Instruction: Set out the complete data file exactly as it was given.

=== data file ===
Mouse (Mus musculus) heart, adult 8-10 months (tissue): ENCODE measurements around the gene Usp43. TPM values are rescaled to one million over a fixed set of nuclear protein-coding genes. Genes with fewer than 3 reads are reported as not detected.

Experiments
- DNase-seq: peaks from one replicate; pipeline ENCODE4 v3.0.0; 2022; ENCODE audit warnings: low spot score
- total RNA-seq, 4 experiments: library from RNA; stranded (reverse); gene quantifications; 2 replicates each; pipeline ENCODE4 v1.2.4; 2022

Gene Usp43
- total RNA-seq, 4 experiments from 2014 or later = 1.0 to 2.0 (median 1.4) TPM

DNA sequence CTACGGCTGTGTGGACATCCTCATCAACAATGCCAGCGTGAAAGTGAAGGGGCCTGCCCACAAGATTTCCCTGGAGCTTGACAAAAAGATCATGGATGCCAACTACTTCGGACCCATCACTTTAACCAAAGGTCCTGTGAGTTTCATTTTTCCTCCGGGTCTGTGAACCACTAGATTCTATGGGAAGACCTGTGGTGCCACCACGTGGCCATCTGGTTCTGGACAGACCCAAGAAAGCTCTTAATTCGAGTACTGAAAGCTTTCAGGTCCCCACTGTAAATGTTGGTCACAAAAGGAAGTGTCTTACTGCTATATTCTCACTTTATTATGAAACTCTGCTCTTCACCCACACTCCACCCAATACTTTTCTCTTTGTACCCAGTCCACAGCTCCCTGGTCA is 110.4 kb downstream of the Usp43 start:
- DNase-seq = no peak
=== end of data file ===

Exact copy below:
Mouse (Mus musculus) heart, adult 8-10 months (tissue): ENCODE measurements around the gene Usp43. TPM values are rescaled to one million over a fixed set of nuclear protein-coding genes. Genes with fewer than 3 reads are reported as not detected.

Experiments
- DNase-seq: peaks from one replicate; pipeline ENCODE4 v3.0.0; 2022; ENCODE audit warnings: low spot score
- total RNA-seq, 4 experiments: library from RNA; stranded (reverse); gene quantifications; 2 replicates each; pipeline ENCODE4 v1.2.4; 2022

Gene Usp43
- total RNA-seq, 4 experiments from 2014 or later = 1.0 to 2.0 (median 1.4) TPM

DNA sequence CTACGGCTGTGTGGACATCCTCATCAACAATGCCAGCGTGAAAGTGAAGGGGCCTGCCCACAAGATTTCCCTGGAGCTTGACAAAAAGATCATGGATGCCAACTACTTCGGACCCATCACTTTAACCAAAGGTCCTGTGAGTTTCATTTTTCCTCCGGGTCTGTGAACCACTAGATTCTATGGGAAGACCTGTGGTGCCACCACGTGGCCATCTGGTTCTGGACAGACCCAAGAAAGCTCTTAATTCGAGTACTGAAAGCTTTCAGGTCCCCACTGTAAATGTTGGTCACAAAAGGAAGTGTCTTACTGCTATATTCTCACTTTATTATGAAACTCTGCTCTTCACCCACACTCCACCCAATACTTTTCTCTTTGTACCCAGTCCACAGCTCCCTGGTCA is 110.4 kb downstream of the Usp43 start:
- DNase-seq = no peak